Near where I live in Berkeley, the country's first four-year Muslim college just started its first semester. Zaytuna College, which for the time being is run out of the American Baptist Seminary that also houses the U.C. Berkeley program where I used to teach, has just 15 students right now. But it's seeking accreditation from the Western Association of Schools and Colleges, as well as recognition from the top Muslim universities around the world.
Zaytuna—the name means "olive tree" in Arabic—offers degrees in just two subjects, Islamic Law and Theology and Arabic. The college developed out of an Islamic seminary founded in nearby Hayward in the 1990s by Shaykh Hamza Yusuf, an Muslim scholar with ties to both Stanford and Berkeley's Graduate Theological Union. According to its founders, its mission is to teach Islam in the context of Western history and culture, as well as to promote understanding between the Islamic and Western worlds.
"We feel the college is very important in that it provides a grounding for the community in its own tradition—not in a sense to create a difference with the larger society, but to actually normalize its presence within the larger society, that there is no contradiction between being an American and being Muslim," Zaytuna co-founder Hatem Bazian told the Religion News Service. The Muslim community, both in the U.S. and in the San Francisco Bay Area, has grown substantially over the last 40 years. As Don Lattin pointed out in a California Magazine profile of Zaytuna earlier this year, the number of students enrolling in classes on Islam and Islamic culture has been growing steadily both at U.C. Berkeley and at the Graduate Theological Union. Farid Senzai, a member of Zaytuna's management committee, told the Religion News Service that American Muslims now are starting to build their own academic institutions, just as did earlier generations of American Jews and Catholics.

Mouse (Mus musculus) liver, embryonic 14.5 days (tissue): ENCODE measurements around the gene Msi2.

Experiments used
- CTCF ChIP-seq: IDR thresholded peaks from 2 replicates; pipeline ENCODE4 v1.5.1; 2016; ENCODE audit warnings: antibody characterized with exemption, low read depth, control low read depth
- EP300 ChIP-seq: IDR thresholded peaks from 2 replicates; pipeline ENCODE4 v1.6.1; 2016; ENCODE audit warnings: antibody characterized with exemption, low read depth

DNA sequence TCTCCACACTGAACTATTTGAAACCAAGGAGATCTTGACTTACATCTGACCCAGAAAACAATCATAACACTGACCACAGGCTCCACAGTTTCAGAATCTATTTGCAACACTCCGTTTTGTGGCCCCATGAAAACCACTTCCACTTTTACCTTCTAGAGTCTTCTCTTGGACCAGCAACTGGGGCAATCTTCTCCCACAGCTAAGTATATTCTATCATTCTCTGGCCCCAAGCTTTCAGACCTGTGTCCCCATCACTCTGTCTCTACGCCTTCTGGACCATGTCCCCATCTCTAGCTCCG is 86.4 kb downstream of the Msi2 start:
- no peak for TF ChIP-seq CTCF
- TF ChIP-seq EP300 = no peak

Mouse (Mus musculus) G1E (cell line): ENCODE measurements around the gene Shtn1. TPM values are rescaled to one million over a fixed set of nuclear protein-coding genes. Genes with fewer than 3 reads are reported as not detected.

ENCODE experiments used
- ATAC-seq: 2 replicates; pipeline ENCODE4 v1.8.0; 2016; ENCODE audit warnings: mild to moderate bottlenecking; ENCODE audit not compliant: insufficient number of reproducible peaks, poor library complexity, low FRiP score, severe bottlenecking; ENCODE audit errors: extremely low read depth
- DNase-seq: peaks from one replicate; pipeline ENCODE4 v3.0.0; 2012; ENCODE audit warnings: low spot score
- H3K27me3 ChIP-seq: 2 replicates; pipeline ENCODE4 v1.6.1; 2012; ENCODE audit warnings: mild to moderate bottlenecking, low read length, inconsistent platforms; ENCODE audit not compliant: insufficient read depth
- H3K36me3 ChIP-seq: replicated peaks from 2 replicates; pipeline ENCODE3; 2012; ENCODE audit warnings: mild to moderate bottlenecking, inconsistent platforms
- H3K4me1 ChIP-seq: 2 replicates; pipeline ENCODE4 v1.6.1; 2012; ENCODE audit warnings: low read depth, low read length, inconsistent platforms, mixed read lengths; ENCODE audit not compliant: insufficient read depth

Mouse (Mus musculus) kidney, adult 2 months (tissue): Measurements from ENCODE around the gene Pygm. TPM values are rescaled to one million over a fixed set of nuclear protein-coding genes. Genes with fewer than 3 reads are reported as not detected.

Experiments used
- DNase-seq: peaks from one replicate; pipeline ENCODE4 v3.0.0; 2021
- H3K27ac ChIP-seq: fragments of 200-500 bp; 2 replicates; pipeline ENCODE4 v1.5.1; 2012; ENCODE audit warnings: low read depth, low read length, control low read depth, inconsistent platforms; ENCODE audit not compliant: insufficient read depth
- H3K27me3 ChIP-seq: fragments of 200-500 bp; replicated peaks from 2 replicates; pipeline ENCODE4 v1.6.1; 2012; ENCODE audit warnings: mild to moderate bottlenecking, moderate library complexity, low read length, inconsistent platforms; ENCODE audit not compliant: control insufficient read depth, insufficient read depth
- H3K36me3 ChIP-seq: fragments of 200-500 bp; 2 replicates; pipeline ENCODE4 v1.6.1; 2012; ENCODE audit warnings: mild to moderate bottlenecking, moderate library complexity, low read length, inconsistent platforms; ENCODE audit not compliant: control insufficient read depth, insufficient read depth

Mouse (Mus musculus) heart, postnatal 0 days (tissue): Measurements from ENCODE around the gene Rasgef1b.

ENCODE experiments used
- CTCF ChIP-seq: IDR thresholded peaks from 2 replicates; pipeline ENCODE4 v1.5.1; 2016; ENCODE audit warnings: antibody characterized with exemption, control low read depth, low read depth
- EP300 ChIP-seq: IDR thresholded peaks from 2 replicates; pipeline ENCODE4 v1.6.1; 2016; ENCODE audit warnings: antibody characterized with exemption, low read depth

In spite of the manufactured controversy over the so-called "Ground Zero mosque," the creation of schools like this is a good thing. As Matt Krupnick points out, many of the country's best colleges and universities originally had religious roots. In any case, as I've repeatedly argued, Islam in general is not to blame for the rise of anti-Western terrorism, even though Muslims make easy targets for politicians looking to score political points. You don't have to accept either the tenets of Islam or the perspective of Zaytuna's professors to see that the more Muslims flourish in America—rather than being stigmatized or ostracized—the more they will become an integral parts of our community, just as people of different faiths and backgrounds have since the country's founding.